Our Noble and Beloved Carroll Dunham
by Dr. André Saine, D.C., N.D., F.C.A.H.
His life was gentle; and the elements so mixed in him, that Nature might stand up and say to all the world—THIS WAS A MAN !"
Not only can it be very profitable to study the writing and practice of the great homeopaths, but it is truly necessary for anyone attempting to master the science and art of homeopathy as our knowledge is cumulative and never outdated. Carroll Dunham was certainly one of the most brilliant homeopaths ever. His writings are essential material for any serious student while his life can be a profound source of inspiration. At his memorial, it was said that "Carroll Dunham has done more for the interests of homeopathy than any other man since the time of Hahnemann." Curiously, Dunham has yet to be discovered by the present generation of homeopaths.
Dunham dedicated his whole life’s effort to the good of all through the promotion of homeopathy, the science of therapeutics which had saved his own life on at least three different occasions. Dr. Helmuth said that "his life was one of truth and goodness. His name can never be mentioned without awakening feelings of love and reverence. His action in all matters, great or small was prompted by purity of heart and love of right." It was said of Marcus Aurelius that he was humanity’s most noble soul. We could say of Carroll Dunham that he was homeopathy’s most noble soul. The death of Dunham was felt like a cold shower throughout the whole homeopathic profession. Dr. Kellogg who had been his friend since his youth wrote: "When the death of Dr. Dunham was announced, so general and profound was the sense of irreparable loss, that the whole homœopathic profession rose up as one man, both in this country and in Europe, to give utterance to their sorrow, to do honor to his memory, and to commemorate his character and services. Everyone felt that we had ‘lost our best man.’ Not even the death of Hahnemann stirred up such depths of grief." P. P. Wells who attended him until the end said that he "died of no disease" but of exhausted vitality induced by excessive and protracted labor. Later Wells said: "I could willingly have died for him; he could have been of so much more use in the world."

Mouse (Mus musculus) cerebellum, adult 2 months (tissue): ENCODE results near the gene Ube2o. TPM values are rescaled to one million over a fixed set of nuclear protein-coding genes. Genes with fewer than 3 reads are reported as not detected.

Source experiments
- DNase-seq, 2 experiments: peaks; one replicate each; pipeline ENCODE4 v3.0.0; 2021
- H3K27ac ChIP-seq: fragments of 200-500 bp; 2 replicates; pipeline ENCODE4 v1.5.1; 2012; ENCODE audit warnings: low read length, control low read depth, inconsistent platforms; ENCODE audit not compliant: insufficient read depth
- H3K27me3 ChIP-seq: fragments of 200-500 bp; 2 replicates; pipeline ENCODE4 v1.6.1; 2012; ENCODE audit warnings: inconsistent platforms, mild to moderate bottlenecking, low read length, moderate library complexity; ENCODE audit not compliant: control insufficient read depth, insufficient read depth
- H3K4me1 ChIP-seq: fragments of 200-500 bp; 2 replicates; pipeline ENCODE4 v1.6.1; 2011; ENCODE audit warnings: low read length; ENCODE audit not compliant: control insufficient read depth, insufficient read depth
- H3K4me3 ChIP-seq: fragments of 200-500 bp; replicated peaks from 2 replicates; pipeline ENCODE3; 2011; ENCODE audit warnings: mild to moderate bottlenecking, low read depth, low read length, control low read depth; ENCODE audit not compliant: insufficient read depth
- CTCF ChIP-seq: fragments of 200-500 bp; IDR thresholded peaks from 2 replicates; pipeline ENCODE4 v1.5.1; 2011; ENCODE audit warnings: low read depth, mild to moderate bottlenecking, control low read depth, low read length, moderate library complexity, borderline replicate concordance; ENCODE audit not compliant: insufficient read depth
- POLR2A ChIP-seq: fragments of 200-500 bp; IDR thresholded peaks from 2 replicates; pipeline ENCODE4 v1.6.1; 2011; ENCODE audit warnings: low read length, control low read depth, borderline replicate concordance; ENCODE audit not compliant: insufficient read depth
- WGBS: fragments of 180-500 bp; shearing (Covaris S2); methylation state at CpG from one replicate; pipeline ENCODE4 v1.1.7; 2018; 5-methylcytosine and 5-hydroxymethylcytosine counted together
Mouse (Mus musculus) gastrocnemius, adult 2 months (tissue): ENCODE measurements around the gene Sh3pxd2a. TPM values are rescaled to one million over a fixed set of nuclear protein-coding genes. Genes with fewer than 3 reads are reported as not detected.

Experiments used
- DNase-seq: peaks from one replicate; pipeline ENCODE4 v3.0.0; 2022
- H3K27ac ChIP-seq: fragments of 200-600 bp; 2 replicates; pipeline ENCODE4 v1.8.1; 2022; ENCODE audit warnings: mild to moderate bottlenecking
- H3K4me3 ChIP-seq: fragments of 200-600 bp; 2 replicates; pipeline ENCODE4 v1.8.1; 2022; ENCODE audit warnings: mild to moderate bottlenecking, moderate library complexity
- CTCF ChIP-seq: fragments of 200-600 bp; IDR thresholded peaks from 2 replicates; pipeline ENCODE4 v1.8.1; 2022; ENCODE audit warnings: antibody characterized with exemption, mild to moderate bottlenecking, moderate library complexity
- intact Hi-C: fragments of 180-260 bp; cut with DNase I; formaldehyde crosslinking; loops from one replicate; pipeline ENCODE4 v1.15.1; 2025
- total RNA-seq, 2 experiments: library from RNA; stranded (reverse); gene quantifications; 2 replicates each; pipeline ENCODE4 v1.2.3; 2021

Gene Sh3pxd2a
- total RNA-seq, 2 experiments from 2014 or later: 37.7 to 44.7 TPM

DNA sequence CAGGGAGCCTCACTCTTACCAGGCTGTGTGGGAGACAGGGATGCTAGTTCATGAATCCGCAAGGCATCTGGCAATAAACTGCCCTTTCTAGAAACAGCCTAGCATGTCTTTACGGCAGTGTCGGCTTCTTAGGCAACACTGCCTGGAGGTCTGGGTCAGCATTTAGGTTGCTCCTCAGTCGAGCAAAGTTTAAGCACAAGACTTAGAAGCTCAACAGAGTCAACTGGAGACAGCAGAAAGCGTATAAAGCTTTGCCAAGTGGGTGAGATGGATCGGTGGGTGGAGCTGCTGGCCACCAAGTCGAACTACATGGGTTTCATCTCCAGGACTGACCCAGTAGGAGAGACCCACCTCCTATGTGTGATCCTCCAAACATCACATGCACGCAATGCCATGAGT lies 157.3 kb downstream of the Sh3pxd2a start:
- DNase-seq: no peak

Although Dunham never wrote a book, his writings are voluminous. From each one of his essays emerges the excellence, clarity and originality of his perception. Soon after his death some of his best writings were assembled by his wife and published in a book called Homœopathy, The Science of Therapeutics. Here one can follow Dunham's master mind discussing the place of hygiene in homeopathy, alternation of remedies, primary vs. secondary symptoms, the use of high potencies, relation of pathology to therapeutics, the base of the treatment, etc.
On the political level Carroll Dunham was a peace maker. It was said of him that he had no enemies. His liberal and generous mind made it easier for him to accept compromise. Unfortunately compromise on the search for the truth leads to error. In 1870 he made a notable presentation before the American Institute of Homœopathy (AIH) called ‘Freedom of Medical Opinion and Action: a Vital Necessity and a Great Responsibility’. He believed, contrary to his predecessors, that liberty of opinion and practice should prevail within the AIH. He said that he was sure that "perfect liberty will sooner bring knowledge of the truth and that purity of practice which we all desire." His speech provided license to the pseudo-homeopaths to practice as they wanted and be still identified as homeopaths. Subsequent to his address knowledge of homeopathy was removed in 1874 as a requirement for membership in the AIH. Dunham died in 1877 and did not witness the disastrous effect his noble but naïve vision eventually had on the course of homeopathy in the U.S.A. as most of our institutions disappeared after its members had adopted practices at variance with the teachings of Hahnemann.